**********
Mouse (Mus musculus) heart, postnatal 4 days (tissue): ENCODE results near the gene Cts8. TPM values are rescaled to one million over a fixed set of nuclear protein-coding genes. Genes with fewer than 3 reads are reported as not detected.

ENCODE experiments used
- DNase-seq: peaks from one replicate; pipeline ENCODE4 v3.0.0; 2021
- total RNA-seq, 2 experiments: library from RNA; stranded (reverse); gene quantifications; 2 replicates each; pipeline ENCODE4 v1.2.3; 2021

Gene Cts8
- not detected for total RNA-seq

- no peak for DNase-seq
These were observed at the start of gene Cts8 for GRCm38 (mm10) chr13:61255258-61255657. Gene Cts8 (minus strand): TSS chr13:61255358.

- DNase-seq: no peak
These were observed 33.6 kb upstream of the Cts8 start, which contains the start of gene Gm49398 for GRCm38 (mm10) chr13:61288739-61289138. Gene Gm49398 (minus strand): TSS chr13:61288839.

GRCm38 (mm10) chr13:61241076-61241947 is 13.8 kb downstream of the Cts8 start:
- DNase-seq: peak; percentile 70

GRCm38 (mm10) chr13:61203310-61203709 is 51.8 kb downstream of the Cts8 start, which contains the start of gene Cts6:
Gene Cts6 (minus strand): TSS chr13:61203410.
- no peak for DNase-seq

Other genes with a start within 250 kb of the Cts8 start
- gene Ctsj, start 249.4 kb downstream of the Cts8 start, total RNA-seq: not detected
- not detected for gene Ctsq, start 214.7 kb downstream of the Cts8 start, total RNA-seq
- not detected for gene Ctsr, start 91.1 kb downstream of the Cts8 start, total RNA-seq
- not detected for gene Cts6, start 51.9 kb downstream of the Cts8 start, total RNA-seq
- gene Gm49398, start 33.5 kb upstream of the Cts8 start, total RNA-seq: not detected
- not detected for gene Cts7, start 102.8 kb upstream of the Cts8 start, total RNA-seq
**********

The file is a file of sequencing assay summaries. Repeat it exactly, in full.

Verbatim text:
Mouse (Mus musculus) heart, postnatal 4 days (tissue): ENCODE results near the gene Cts8. TPM values are rescaled to one million over a fixed set of nuclear protein-coding genes. Genes with fewer than 3 reads are reported as not detected.

ENCODE experiments used
- DNase-seq: peaks from one replicate; pipeline ENCODE4 v3.0.0; 2021
- total RNA-seq, 2 experiments: library from RNA; stranded (reverse); gene quantifications; 2 replicates each; pipeline ENCODE4 v1.2.3; 2021

Gene Cts8
- not detected for total RNA-seq

- no peak for DNase-seq
These were observed at the start of gene Cts8 for GRCm38 (mm10) chr13:61255258-61255657. Gene Cts8 (minus strand): TSS chr13:61255358.

- DNase-seq: no peak
These were observed 33.6 kb upstream of the Cts8 start, which contains the start of gene Gm49398 for GRCm38 (mm10) chr13:61288739-61289138. Gene Gm49398 (minus strand): TSS chr13:61288839.

GRCm38 (mm10) chr13:61241076-61241947 is 13.8 kb downstream of the Cts8 start:
- DNase-seq: peak; percentile 70

GRCm38 (mm10) chr13:61203310-61203709 is 51.8 kb downstream of the Cts8 start, which contains the start of gene Cts6:
Gene Cts6 (minus strand): TSS chr13:61203410.
- no peak for DNase-seq

Other genes with a start within 250 kb of the Cts8 start
- gene Ctsj, start 249.4 kb downstream of the Cts8 start, total RNA-seq: not detected
- not detected for gene Ctsq, start 214.7 kb downstream of the Cts8 start, total RNA-seq
- not detected for gene Ctsr, start 91.1 kb downstream of the Cts8 start, total RNA-seq
- not detected for gene Cts6, start 51.9 kb downstream of the Cts8 start, total RNA-seq
- gene Gm49398, start 33.5 kb upstream of the Cts8 start, total RNA-seq: not detected
- not detected for gene Cts7, start 102.8 kb upstream of the Cts8 start, total RNA-seq